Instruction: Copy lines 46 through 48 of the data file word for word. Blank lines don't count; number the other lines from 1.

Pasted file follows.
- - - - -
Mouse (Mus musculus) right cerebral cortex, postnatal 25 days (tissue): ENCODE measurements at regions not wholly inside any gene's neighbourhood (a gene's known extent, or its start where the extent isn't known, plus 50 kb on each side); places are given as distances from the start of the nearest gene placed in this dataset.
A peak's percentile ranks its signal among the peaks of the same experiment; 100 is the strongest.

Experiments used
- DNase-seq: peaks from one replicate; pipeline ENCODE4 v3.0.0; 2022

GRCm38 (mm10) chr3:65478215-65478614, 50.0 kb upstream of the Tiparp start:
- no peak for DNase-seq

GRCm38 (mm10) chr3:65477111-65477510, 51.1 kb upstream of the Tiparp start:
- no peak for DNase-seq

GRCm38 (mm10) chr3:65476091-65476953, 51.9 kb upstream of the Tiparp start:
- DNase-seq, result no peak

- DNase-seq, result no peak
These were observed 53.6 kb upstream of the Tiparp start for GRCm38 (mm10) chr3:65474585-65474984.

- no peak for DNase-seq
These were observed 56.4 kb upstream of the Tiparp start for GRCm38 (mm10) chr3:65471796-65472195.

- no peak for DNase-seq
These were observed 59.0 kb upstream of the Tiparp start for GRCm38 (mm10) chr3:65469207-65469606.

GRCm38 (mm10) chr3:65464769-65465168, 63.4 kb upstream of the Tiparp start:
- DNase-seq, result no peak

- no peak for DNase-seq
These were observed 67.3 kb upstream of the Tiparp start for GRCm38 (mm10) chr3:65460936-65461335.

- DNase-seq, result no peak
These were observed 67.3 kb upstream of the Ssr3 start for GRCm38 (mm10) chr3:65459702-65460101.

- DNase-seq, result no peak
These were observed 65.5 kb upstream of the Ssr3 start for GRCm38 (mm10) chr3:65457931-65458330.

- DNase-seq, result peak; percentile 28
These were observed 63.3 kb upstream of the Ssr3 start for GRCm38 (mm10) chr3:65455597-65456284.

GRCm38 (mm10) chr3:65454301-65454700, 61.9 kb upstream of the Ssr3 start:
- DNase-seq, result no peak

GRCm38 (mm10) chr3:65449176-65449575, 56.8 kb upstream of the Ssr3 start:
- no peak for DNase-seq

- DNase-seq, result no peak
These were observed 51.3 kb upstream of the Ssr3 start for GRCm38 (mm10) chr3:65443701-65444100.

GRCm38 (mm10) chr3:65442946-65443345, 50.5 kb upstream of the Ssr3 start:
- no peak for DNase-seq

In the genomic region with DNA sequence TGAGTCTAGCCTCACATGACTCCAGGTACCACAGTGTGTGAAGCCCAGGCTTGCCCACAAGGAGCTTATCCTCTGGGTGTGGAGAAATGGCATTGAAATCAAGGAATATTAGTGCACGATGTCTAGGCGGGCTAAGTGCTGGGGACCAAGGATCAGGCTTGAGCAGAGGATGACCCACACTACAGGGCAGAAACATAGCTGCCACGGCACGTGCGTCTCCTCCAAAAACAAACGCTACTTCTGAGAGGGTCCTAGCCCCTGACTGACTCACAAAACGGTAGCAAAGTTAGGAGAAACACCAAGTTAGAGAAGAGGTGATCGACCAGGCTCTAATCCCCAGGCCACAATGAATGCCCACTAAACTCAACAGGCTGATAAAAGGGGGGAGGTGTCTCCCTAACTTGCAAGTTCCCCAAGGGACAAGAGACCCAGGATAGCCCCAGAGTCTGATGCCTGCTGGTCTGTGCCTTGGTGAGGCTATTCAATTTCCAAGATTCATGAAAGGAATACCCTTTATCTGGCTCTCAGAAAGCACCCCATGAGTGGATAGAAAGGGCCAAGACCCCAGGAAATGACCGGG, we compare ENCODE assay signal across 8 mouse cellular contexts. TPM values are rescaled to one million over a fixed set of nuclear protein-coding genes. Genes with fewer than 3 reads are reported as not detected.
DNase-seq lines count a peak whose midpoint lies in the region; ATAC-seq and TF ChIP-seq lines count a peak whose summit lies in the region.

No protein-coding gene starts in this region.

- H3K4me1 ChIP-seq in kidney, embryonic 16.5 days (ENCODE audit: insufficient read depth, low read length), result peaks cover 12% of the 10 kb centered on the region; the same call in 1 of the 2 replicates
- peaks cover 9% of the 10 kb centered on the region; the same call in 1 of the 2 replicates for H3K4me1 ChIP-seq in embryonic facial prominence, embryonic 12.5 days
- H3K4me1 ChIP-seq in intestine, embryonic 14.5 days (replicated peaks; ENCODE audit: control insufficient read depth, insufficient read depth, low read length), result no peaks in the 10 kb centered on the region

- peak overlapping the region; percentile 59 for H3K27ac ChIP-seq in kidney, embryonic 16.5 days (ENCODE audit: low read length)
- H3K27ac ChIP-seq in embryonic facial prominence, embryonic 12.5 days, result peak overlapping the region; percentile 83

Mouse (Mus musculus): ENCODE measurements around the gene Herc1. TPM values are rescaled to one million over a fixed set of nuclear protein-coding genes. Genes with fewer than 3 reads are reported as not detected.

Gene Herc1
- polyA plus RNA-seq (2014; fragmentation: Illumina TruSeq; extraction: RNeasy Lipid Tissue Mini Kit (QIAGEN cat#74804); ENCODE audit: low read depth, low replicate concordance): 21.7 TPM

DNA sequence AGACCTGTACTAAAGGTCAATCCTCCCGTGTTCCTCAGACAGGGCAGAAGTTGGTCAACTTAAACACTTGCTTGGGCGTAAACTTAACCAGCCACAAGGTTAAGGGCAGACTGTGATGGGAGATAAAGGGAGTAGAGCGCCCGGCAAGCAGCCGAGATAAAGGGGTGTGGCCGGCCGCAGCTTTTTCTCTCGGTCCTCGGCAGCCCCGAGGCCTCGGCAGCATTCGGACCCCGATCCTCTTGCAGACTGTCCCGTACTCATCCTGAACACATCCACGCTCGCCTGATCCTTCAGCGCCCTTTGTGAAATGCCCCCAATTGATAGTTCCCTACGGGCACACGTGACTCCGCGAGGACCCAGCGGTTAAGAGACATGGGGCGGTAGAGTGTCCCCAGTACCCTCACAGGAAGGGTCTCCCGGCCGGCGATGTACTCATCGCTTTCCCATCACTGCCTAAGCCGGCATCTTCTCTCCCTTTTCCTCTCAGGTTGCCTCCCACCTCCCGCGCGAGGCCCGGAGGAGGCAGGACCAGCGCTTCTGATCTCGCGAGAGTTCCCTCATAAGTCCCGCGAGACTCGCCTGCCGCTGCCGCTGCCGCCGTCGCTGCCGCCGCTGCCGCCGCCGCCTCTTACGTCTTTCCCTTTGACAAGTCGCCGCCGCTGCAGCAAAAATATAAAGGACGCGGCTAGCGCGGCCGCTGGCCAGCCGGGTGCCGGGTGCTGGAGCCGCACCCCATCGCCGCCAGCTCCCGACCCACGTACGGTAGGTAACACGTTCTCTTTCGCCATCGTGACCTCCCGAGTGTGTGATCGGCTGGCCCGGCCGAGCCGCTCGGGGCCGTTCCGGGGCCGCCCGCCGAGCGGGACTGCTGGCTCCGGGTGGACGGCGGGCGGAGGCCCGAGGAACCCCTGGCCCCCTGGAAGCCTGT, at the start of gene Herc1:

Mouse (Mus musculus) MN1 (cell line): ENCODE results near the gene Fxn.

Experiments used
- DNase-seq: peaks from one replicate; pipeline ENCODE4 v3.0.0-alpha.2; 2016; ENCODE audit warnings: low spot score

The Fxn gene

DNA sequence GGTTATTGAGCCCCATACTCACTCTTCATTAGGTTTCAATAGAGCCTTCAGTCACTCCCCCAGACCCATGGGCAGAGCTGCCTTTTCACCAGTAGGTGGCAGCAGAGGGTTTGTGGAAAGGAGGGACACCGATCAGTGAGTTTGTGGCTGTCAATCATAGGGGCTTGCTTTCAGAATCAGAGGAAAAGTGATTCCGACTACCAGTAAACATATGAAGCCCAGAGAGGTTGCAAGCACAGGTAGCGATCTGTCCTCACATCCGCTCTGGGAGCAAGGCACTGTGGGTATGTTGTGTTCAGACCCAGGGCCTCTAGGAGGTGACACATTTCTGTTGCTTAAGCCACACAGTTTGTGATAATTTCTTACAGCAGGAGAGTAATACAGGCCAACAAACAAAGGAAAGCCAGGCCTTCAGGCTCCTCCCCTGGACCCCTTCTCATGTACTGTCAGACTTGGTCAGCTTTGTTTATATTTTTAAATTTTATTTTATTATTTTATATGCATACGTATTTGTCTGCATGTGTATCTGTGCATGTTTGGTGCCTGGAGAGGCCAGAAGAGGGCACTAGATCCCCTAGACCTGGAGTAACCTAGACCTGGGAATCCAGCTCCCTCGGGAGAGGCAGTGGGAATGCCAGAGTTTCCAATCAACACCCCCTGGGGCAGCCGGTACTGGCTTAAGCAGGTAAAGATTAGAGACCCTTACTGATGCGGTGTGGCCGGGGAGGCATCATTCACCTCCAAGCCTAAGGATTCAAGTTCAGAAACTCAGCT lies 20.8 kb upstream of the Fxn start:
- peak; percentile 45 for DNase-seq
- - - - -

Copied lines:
DNA sequence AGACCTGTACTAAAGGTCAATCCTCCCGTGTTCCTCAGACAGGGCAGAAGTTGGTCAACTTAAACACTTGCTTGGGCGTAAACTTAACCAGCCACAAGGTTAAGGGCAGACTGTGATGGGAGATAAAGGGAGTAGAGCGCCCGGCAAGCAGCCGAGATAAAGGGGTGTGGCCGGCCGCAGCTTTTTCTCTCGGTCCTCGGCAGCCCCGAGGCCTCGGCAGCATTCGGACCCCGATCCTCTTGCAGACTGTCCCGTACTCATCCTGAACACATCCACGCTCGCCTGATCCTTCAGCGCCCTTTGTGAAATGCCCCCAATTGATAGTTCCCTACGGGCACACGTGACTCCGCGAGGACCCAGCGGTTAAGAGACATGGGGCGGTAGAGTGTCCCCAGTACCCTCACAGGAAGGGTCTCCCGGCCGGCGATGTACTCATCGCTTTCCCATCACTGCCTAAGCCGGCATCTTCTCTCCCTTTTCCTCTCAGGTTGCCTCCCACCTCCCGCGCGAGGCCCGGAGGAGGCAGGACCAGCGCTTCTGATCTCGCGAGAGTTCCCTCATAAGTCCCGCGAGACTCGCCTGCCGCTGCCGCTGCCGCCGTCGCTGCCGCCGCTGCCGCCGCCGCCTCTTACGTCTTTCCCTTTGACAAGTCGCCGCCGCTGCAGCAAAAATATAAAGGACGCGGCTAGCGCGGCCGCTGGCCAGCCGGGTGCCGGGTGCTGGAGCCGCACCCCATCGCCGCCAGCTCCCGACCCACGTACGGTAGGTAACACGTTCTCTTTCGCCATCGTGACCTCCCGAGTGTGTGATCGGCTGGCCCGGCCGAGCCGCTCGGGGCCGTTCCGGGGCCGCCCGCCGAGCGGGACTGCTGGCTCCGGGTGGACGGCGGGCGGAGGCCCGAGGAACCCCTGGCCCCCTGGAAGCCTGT, at the start of gene Herc1:

Mouse (Mus musculus) MN1 (cell line): ENCODE results near the gene Fxn.

Experiments used